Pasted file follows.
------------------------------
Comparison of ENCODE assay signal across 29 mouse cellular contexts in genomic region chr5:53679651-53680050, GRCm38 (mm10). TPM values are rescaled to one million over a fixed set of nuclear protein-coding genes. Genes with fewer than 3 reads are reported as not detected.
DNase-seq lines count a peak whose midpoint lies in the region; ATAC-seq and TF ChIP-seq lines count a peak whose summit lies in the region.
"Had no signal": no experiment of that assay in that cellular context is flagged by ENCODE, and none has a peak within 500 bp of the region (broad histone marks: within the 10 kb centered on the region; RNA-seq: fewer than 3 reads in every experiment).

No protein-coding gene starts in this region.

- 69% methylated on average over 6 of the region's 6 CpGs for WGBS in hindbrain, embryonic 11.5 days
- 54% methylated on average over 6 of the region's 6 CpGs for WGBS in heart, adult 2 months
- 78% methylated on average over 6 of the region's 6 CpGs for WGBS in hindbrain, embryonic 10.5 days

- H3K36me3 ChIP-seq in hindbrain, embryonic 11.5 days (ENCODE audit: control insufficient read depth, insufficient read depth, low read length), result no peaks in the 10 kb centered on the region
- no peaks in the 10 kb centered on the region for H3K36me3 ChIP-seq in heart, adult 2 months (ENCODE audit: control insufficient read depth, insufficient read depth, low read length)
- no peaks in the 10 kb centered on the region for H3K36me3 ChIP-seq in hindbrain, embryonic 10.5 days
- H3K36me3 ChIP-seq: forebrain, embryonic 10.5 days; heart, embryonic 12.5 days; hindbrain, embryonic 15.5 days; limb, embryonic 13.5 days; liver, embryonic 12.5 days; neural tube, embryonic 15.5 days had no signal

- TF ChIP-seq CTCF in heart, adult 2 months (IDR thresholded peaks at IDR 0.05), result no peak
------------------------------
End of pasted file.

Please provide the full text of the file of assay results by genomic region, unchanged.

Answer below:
Comparison of ENCODE assay signal across 29 mouse cellular contexts in genomic region chr5:53679651-53680050, GRCm38 (mm10). TPM values are rescaled to one million over a fixed set of nuclear protein-coding genes. Genes with fewer than 3 reads are reported as not detected.
DNase-seq lines count a peak whose midpoint lies in the region; ATAC-seq and TF ChIP-seq lines count a peak whose summit lies in the region.
"Had no signal": no experiment of that assay in that cellular context is flagged by ENCODE, and none has a peak within 500 bp of the region (broad histone marks: within the 10 kb centered on the region; RNA-seq: fewer than 3 reads in every experiment).

No protein-coding gene starts in this region.

- 69% methylated on average over 6 of the region's 6 CpGs for WGBS in hindbrain, embryonic 11.5 days
- 54% methylated on average over 6 of the region's 6 CpGs for WGBS in heart, adult 2 months
- 78% methylated on average over 6 of the region's 6 CpGs for WGBS in hindbrain, embryonic 10.5 days

- H3K36me3 ChIP-seq in hindbrain, embryonic 11.5 days (ENCODE audit: control insufficient read depth, insufficient read depth, low read length), result no peaks in the 10 kb centered on the region
- no peaks in the 10 kb centered on the region for H3K36me3 ChIP-seq in heart, adult 2 months (ENCODE audit: control insufficient read depth, insufficient read depth, low read length)
- no peaks in the 10 kb centered on the region for H3K36me3 ChIP-seq in hindbrain, embryonic 10.5 days
- H3K36me3 ChIP-seq: forebrain, embryonic 10.5 days; heart, embryonic 12.5 days; hindbrain, embryonic 15.5 days; limb, embryonic 13.5 days; liver, embryonic 12.5 days; neural tube, embryonic 15.5 days had no signal

- TF ChIP-seq CTCF in heart, adult 2 months (IDR thresholded peaks at IDR 0.05), result no peak